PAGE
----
Here is a snapshot of my Kuflink account
Here are a few of the loans I have invested in recently (click to enlarge)
My Kuflink Strategy.
I continue to invest £500 in to almost every loan Kuflink brings with a LTV over 50%. For loans with LTV’s under 50%, I invest £1000. As with CrowdProperty I do a little due diligence and if I see something I don’t like, then I don’t invest. That does not happen often though as Kuflink do great due diligence themselves, so it’s pretty much £500 or £1000 into every loan.
Just as a side note, in April I’m already £10k more in to Kuflink with an account balance of around £30k.
Kuflink Signup & Cashback Offers
New Kuflink customers receive the following Kuflink cashback on an investment of £1000 or more when they use signup links from obviousinvestor.com. Must invest into loans within 14 days of first investment to qualify for cashback.
|£ 1,000.00 – £ 5,000.00
|£ 5,000.01 – £25,000.00
|£ 25,000.01 – £50,000.00
|£ 50,000.01 – £99,999.99
*Cashback capped at £4,000.Visit Website
I decided to retrieve capital (where possible) from lenders who have unsecured loans to reduce my overall exposure to Peer to Peer lending when the pandemic hit. Although LendingCrowd do have some secured loans, many just have directors personal guarantees. Historically, trying to recover from just these personal guarantees has been hit and miss. So, I made an early decision to withdraw my capital.
I was able to sell about 75% of the loans as I was early to start selling in March 2020.
Repayments have still been coming in slowly for the last year and LendingCrowd are currently lending only through the UK government backed CBILS scheme and as such are not accepting new capital from retail investors. Hopefully when things get back to some form of normality, LendingCrowd will open its doors to retail investors again.
Here is a screenshot of how my account looks currently
My LendingCrowd Strategy.
As mentioned previously; LendingCrowd are currently lending only through the UK government backed CBILS scheme and as such are not accepting new capital from retail investors.
As soon as they start accepting investments again, I’ll make a decision on if & when to increase my investment again with LendingCrowd.Visit Website
When COVID first hit, I was able to sell almost all of my Lending Works loans and get out right before the liquidity run came and everyone was trying to withdraw. I made the decision to do this at the time because I knew that Lending Works were an unsecured lender and therefore a much riskier proposition in the event of a serious recession.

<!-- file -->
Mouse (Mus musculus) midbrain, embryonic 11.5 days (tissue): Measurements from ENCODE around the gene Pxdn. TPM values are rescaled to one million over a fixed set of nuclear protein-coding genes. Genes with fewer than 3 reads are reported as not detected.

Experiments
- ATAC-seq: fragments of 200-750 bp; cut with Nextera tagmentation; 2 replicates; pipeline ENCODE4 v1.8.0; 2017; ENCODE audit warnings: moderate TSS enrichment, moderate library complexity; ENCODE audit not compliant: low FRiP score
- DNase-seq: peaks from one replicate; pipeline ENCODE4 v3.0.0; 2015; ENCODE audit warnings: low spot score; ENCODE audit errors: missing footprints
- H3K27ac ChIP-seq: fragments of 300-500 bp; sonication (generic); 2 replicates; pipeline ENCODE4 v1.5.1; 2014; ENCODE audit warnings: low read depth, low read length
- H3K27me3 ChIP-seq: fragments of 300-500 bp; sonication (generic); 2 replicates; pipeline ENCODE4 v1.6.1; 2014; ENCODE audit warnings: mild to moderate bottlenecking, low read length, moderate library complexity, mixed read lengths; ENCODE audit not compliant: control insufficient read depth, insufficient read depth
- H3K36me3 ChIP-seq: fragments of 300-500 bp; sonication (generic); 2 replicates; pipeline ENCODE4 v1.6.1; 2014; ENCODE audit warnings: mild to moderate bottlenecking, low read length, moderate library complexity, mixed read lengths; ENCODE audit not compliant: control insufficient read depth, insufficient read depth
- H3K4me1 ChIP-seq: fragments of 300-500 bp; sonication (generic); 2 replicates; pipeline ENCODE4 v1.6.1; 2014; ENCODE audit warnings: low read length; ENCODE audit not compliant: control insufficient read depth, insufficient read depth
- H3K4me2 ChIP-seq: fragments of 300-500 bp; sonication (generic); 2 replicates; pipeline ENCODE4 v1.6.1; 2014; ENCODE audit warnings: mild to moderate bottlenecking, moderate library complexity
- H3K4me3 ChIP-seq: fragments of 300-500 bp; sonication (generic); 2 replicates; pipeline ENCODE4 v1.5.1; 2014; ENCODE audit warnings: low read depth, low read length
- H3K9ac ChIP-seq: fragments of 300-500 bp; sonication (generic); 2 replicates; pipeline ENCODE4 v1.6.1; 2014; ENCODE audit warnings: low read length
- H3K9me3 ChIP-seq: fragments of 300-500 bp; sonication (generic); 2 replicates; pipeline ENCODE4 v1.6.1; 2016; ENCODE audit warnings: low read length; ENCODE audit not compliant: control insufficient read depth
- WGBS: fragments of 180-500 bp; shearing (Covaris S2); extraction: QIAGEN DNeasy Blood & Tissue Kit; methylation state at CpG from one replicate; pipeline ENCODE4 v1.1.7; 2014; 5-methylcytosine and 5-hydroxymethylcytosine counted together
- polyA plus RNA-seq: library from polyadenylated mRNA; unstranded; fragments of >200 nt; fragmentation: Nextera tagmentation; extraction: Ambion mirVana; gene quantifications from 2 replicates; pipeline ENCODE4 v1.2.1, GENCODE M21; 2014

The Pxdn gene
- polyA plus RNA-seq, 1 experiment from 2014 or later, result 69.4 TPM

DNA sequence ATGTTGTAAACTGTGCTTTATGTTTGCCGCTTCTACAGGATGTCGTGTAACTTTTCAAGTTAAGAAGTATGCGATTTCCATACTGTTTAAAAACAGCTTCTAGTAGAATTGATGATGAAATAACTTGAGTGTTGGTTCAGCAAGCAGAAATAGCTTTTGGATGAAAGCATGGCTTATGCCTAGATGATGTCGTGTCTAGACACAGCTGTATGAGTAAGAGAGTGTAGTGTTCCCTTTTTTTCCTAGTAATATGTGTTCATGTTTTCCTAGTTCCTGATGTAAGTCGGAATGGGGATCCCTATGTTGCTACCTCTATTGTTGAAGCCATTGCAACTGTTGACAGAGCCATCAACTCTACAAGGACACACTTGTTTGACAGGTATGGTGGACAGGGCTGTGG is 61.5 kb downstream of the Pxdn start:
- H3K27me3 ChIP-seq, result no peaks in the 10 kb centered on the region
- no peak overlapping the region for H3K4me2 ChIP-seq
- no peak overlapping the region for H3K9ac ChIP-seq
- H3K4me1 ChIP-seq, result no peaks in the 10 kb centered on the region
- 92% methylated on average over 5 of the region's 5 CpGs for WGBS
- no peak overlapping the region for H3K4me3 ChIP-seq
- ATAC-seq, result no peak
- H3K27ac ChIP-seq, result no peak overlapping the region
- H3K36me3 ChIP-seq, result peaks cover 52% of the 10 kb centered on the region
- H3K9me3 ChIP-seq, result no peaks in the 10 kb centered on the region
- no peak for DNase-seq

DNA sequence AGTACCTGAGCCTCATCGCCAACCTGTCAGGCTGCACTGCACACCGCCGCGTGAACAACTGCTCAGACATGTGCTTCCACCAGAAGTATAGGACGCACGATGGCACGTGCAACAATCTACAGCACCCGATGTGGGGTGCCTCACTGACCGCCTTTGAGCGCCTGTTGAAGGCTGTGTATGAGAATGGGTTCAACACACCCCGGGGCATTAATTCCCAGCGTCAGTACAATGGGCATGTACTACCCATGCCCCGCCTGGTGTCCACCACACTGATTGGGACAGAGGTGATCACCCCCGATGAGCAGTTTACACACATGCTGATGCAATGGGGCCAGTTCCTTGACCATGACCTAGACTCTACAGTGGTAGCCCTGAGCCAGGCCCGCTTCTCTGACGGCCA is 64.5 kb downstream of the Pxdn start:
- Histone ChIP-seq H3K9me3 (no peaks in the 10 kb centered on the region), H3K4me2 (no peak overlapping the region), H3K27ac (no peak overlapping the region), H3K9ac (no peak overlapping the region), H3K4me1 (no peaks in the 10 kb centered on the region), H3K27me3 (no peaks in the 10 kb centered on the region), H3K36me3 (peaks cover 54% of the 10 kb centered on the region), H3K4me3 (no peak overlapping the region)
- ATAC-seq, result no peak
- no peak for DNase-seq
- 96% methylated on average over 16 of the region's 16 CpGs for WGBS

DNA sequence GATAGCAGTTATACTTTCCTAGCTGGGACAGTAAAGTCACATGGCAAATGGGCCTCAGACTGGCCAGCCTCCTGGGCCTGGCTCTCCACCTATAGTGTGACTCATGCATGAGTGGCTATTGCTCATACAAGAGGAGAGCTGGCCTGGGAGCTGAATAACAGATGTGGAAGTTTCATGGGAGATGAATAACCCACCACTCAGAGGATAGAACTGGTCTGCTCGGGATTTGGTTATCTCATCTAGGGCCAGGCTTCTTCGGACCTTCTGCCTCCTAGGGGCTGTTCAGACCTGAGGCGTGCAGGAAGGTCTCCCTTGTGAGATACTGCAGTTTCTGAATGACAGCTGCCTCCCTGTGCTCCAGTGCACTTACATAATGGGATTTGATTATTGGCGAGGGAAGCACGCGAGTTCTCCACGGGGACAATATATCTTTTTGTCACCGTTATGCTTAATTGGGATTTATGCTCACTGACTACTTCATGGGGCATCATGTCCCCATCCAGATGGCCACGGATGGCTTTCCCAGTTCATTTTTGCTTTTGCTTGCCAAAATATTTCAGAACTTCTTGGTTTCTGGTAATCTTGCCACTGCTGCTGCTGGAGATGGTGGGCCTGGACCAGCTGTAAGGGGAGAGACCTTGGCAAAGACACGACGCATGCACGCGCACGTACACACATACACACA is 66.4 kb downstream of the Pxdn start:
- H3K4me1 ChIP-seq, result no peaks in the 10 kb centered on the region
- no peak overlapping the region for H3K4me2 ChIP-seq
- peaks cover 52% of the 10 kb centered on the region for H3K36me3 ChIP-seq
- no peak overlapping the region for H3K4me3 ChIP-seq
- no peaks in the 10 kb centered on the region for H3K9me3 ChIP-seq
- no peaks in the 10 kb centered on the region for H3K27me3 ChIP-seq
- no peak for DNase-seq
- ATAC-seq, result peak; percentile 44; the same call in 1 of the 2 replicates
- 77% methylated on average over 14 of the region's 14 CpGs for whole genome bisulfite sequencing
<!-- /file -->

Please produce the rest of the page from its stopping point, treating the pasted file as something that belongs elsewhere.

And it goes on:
As expected, Lending Works struggled with liquidity throughout 2020. They upset a lot of investors because of the extra charges they were implementing against investors in order to try and stay afloat, me included. When I withdrew my funds, I was hit with extra charges because of the shortfall in loan rates.
Jump one year ahead, and Lending Works now think they have a handle on things. I read their emails, and spoke to a few of their team and they seem to be doing better. Time will tell.
I decided to give Lending Works another try in February when I deposited £10k with them to see how they do.
Here is a screenshot of my account
My Lending Works Strategy.
Unfortunatley since depositing the £10k mentioned above in Febuary, it has still not been lent out and is therefore not making any returns. I’m seriously considering pulling it out of Lending Works and placing it with another platform until they get there stuff together.Visit Website
Loanpad are one of the only lenders with “Quick Access” accounts (Loanpad call their account the “Classic” account) who did not run in to liquidity issues throughout the pandemic. I was able to withdraw or invest capital at any time over the last year without issue.
They did lower the returns for their accounts a bit (as did almost all other platforms) but I am still getting 4% (which is almost 5% with reinvestment, see my Loanpad Review to understand how that works with Loanpad).
So, because of my experience with Loanpad, and the security their accounts offer, they are now my largest lending account (by far). At the end of March the account balance was at £30k, and I’ll give you a little heads up that in April it’s already at £50k.
Here is a screenshot of how my account looked at the end of March
My Loanpad Strategy.
As mentioned above, I’ve continued to increase my investment with Loanpad substantially. Already in April I’m at £50k and (for now at least) that’s enough for a single lender. The great thing about Loanpad is; it’s a completely hands-off investment. Set up the auto-invest and everything just works like clockwork. No need to do anything after that.
I realize the amount I have invested with Loanpad is higher than I would normally allow with my diversification rules. However because of their low LTV loans, and the fact that they came through the pandemic unscathed. I’m perfectly comfortable with my investment in this case. Now, as I find new lenders that perhaps pay a little more income for a reasonable risk, I may diversify some of this capital into other platforms.
Loanpad Cashback Offers
£50 bonus if you invest into a lending account a minimum of £5,000 within 4 weeks post registration and keep it invested for 1 year